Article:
General Works

Early general works attempted to pose the question of gender in IR. Enloe 1989 reveals the lack of attention to both women and gender relations in the broad range of international politics from daily lived experience to international institutions. Grant and Newland 1991 and Peterson 1992 examine how gender constitutes IR theories and concepts. Sylvester 1994 emphasizes postmodern feminist frameworks. Tickner 2001 examines changes in IR and international politics at the end of the Cold War from a feminist perspective. As the field develops, Ackerly, et al. 2006 considers issues in feminist IR methodology. Tickner and Sjoberg 2011 evaluates the state of feminist IR by creating conversations between contemporary work and foundational thinkers in the field. Tickner 2014 chronicles the development of the field through the author’s writings.

  • Ackerly, Brooke, Maria Stern, and Jacqui True, eds. Feminist Methodologies for International Relations. Cambridge, UK: Cambridge University Press, 2006.

    Essays consider ontology, epistemology, ethics, and methods in a critical feminist methodology for IR research to both advance understanding and enable a normative grounding in the goal of advancing justice. Themes include inclusion/exclusion, marginalized sites and identities, analysis of silences, and collectively generated theory.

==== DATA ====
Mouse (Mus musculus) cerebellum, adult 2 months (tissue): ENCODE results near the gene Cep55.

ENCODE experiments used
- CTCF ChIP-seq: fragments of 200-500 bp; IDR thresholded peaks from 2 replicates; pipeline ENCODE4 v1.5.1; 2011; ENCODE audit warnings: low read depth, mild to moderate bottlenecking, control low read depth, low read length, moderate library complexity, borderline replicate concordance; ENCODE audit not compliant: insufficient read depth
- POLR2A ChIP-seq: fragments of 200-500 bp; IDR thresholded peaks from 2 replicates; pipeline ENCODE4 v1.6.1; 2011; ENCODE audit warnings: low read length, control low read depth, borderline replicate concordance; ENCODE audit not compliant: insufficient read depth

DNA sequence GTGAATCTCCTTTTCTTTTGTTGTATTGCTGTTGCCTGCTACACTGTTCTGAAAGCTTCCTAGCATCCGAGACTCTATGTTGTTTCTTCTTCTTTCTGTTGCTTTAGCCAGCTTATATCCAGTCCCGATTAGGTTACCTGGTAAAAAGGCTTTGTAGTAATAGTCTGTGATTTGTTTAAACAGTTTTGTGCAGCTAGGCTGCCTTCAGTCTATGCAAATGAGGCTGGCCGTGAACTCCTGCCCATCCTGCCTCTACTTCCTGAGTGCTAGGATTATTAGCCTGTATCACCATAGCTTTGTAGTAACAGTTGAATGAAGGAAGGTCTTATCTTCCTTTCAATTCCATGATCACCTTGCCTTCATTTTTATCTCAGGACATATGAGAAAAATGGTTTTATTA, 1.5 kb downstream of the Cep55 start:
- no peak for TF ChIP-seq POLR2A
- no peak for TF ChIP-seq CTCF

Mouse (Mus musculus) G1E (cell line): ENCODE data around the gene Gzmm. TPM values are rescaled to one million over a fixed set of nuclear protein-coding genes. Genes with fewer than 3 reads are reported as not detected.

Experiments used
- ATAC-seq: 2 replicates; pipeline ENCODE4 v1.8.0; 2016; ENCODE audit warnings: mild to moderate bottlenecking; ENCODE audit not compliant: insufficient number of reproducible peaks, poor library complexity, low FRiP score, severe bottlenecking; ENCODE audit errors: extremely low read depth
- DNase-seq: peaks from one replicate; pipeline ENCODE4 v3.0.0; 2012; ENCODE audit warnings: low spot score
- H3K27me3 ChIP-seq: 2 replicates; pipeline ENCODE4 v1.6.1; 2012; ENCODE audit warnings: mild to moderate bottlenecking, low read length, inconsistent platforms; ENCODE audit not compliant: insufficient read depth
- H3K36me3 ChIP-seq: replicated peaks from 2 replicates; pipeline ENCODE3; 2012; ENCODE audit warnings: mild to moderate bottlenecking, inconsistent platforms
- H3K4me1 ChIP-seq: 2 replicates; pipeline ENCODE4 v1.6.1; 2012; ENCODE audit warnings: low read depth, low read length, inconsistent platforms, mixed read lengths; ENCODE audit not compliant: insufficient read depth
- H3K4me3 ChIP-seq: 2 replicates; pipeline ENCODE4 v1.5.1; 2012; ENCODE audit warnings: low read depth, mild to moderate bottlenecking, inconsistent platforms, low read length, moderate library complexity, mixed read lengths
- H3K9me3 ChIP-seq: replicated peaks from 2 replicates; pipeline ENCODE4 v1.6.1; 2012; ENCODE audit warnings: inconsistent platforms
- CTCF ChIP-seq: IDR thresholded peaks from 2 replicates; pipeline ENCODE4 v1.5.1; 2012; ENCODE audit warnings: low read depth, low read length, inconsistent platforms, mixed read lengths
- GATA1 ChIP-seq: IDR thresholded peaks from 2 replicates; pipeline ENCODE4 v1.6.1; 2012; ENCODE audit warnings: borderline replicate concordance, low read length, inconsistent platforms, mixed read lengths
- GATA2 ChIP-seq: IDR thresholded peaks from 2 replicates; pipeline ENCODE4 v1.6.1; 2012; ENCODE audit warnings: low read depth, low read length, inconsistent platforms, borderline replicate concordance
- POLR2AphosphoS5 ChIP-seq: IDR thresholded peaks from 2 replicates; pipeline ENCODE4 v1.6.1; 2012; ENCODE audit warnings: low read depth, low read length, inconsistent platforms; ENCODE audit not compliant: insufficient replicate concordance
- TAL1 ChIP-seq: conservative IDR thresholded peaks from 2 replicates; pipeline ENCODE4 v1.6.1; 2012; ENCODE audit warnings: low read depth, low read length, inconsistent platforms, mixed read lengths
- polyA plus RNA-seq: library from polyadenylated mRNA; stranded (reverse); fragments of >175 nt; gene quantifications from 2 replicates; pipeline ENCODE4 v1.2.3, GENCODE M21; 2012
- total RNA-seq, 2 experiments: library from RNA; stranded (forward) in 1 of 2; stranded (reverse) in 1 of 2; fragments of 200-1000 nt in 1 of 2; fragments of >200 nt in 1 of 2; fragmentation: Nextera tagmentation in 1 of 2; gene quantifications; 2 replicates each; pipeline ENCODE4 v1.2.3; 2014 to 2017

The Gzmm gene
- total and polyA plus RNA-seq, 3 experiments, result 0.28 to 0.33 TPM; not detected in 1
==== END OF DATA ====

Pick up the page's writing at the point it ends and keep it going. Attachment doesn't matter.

• Enloe, Cynthia. Bananas, Beaches and Bases: Making Feminist Sense of International Politics. London: Pandora, 1989.

    A pathbreaking work asking “where are the women?” that has provoked early conversations about gender and IR. Applying a gender lens, the book offers detailed accounts of how femininity, masculinity, and gendered power relations shape issues from trade to military alliances. Excellent entry point for understanding how “gender makes the world go round.”

  • Grant, Rebecca, and Kathleen Newland, eds. Gender and International Relations. Bloomington: Indiana University Press, 1991.

    Reflecting early developments in a growing field of gendered analyses of international relations, this book is based, in part, on papers from the special issue of Millennium: Journal of International Studies in 1988 that marked a crucial early expression of scholarship on women and IR. In addition to reflections on feminist epistemology and the gendered elements of IR theory, contributions include several case studies related to women in development.

  • Peterson, V. Spike, ed. Gendered States: Feminist (Re)Visions of International Relations Theory. Boulder, CO: Lynne Rienner, 1992.